III. DISCUSSION

A. Jury Instruction

A trial court is required to give CALJIC No. 2.22 (“Weighing Conflicting Testimony”) sua sponte when, as here, conflicting evidence is presented.   (People v. Virgil (2011) 51 Cal.4th 1210, 1261–1262;  People v. Cleveland (2004) 32 Cal.4th 704, 751.)   It was error to fail to do so.   (People v. Virgil, supra, 51 Cal.4th at p. 1262;  People v. Rincon–Pineda (1975) 14 Cal.3d 864, 884.)   Under the circumstances of this case, however, the absence of the instruction was harmless because the jury received sufficient guidance from other standard instructions:  CALJIC No. 2.00, “Direct and Circumstantial Evidence—Inferences”;  CALJIC No. 2.01, “Sufficiency of Circumstantial Evidence—Generally”;  CALJIC No. 2.20, “Believability of Witness”;  CALJIC No. 2.21.1, “Discrepancies in Testimony”;  CALJIC No. 2.27, “Sufficiency of Testimony of One Witness”;  CALJIC No. 2.81, “Opinion Testimony of Lay Witness”;  CALJIC No. 2.91, “Burden of Proving Identity Based Solely on Eyewitnesses”;  and CALJIC No. 2.92, “Factors to Consider in Proving Identity by Eyewitness Testimony.”   (People v. Virgil, supra, 51 Cal.4th at p. 1262;  People v. Snead (1993) 20 Cal.App.4th 1088, 1097, disapproved on a different point in People v. Letner and Tobin (2010) 50 Cal.4th 99, 181.)   Here as in Virgil, “The prosecutor did not suggest that the jury should decide defendant's guilt by comparing the number of witnesses presented by each side, and there is no evidence the absence of CALJIC No. 2.22 hampered the jury's ability to evaluate the evidence.   Because it is not reasonably probable that the jury would have reached a different result had CALJIC No. 2.22 been given, the court's error in failing to give the instruction was harmless.  (People v. Watson (1956) 46 Cal.2d 818, 836.)”  (People v. Virgil, supra, 51 Cal.4th at p 1262.)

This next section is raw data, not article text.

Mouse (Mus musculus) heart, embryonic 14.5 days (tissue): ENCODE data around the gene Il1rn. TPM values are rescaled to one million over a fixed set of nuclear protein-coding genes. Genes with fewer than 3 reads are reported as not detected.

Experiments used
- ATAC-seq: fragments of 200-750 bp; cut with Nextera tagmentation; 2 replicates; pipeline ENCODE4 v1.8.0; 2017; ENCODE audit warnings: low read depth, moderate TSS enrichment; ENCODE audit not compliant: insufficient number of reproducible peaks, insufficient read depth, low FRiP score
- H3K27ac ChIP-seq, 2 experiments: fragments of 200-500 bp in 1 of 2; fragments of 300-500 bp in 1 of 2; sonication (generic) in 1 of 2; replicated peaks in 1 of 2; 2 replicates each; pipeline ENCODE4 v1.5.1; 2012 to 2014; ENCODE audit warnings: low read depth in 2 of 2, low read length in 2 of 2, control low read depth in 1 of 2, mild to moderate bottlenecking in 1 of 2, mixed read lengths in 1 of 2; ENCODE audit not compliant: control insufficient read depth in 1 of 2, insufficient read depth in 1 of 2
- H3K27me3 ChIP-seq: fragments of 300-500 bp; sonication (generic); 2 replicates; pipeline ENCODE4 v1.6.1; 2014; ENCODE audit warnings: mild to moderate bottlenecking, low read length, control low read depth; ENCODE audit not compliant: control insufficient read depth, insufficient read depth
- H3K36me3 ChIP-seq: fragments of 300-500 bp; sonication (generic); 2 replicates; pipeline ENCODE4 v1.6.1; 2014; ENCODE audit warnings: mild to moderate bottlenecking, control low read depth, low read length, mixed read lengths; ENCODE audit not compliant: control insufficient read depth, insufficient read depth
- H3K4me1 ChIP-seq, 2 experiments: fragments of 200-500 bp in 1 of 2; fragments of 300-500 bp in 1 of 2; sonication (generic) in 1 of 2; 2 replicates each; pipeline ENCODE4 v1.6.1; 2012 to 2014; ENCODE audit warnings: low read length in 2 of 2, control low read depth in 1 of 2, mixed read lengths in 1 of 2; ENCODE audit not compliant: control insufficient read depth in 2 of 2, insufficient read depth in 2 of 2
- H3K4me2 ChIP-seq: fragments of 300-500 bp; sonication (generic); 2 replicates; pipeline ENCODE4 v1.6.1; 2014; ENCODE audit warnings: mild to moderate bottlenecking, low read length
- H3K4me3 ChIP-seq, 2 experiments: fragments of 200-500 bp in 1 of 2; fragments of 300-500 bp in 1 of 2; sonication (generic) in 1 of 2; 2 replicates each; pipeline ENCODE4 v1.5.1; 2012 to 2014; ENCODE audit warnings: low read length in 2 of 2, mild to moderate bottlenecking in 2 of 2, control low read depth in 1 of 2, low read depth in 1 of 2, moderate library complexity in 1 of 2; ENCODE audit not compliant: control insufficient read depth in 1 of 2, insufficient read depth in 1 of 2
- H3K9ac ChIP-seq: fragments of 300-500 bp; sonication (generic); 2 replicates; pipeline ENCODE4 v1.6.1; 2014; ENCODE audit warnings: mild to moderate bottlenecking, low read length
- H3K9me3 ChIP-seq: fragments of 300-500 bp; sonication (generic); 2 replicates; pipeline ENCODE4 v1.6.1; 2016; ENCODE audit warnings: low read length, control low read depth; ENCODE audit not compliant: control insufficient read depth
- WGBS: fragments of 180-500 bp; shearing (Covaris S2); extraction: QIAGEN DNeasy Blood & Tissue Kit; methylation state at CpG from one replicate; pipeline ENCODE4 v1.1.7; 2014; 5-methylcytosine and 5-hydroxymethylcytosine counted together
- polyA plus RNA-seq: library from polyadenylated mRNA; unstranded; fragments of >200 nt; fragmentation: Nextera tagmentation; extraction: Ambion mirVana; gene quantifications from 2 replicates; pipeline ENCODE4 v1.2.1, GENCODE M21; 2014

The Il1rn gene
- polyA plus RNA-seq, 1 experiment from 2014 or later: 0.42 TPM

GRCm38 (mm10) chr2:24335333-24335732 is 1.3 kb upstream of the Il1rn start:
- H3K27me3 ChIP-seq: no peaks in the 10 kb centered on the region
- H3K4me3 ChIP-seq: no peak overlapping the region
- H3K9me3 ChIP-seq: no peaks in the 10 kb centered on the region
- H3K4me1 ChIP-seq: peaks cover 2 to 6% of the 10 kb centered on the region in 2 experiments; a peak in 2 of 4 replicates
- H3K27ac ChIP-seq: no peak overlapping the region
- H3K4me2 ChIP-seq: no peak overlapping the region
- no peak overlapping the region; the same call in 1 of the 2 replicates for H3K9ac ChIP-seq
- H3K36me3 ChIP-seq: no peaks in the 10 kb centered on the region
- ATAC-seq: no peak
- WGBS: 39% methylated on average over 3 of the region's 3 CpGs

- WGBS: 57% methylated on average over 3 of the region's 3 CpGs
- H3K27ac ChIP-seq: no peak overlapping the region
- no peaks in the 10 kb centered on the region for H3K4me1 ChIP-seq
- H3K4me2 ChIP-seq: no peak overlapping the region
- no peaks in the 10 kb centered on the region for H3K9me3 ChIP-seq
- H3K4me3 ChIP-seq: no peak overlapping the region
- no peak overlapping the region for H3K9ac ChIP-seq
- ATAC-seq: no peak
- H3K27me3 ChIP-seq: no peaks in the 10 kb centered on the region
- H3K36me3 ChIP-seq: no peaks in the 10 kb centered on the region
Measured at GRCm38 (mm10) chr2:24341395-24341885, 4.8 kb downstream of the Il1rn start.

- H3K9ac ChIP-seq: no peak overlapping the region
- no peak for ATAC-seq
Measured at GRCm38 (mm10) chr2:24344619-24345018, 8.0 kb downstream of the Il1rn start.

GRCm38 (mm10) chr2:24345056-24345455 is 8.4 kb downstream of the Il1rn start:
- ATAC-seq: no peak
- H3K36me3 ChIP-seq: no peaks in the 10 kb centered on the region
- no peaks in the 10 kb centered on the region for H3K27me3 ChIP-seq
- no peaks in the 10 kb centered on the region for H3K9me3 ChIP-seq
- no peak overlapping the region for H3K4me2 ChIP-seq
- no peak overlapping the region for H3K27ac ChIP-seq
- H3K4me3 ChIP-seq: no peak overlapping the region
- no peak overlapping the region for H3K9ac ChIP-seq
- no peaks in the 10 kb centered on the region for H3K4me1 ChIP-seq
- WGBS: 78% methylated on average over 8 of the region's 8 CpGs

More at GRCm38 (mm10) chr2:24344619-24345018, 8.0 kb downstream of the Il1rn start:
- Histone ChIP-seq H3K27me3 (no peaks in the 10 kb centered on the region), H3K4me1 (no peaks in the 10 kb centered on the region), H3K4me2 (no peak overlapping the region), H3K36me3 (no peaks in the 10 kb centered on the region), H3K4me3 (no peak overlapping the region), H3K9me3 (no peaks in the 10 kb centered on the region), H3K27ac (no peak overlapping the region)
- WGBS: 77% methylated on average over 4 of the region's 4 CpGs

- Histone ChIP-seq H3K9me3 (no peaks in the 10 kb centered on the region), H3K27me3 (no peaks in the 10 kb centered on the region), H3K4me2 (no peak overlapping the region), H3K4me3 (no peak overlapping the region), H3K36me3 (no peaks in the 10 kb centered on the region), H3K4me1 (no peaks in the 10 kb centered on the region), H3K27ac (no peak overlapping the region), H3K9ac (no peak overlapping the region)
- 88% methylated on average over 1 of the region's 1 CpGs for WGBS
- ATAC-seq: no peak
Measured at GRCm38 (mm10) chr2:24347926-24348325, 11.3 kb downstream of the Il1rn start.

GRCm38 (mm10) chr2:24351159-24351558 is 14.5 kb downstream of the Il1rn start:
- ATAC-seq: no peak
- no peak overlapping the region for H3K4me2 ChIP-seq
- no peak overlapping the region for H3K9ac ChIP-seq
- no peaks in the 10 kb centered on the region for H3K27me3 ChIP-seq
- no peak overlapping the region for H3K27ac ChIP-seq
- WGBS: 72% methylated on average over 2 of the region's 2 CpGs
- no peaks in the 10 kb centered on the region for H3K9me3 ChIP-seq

B. Section 654, Subdivision (a)

The trial court stayed the sentence on count 3, first degree burglary with a person present in the residence, under section 654, subdivision (a).   The proper procedure under section 654, subdivision (a), is to impose and then stay the sentence.  (People v. Deloza (1998) 18 Cal.4th 585, 591–592;  People v. Alford (2010) 180 Cal.App.4th 1463, 1469;  People v. Mendoza (1997) 59 Cal.App.4th 1333, 1346;  see In re Pope (2010) 50 Cal.4th 777, 784, fn. 2.) On remand, the trial court must impose and then stay the count 3 sentence.

C. Assessments and Surcharge

The trial court orally imposed “a $280 assessment and surcharge required by Penal Code section 1464 and Government Code section 7600[0].”   However, no fine was imposed as to which any such penalty would attach.   The assessments collected pursuant to section 1464, subdivision (a)(1) and Government Code section 76000, subdivision (a)(1) do not apply to restitution fines.   (Gov.Code, § 76000, subd. (a)(3)(A);  §§ 1202.4, subd. (e), 1202.45, 1464, subd. (a)(3)(A.).)   Therefore, the judgment must be modified to delete the $280 assessment.

IV. DISPOSITON

The judgment is reversed insofar as the trial court imposed a $280 assessment pursuant to Penal Code section 1464, subdivision (a)(1) and Government Code section 76000, subdivision (a)(1).   Upon remittitur issuance, the trial court must impose and then stay the count 3 sentence.   The judgment is affirmed in all other respects.

NOT TO BE PUBLISHED IN THE OFFICIAL REPORTS

We concur:

FOOTNOTES

FN1. All further statutory references are to the Penal Code unless otherwise noted..  FN1. All further statutory references are to the Penal Code unless otherwise noted.

MOSK, J. KRIEGLER, J.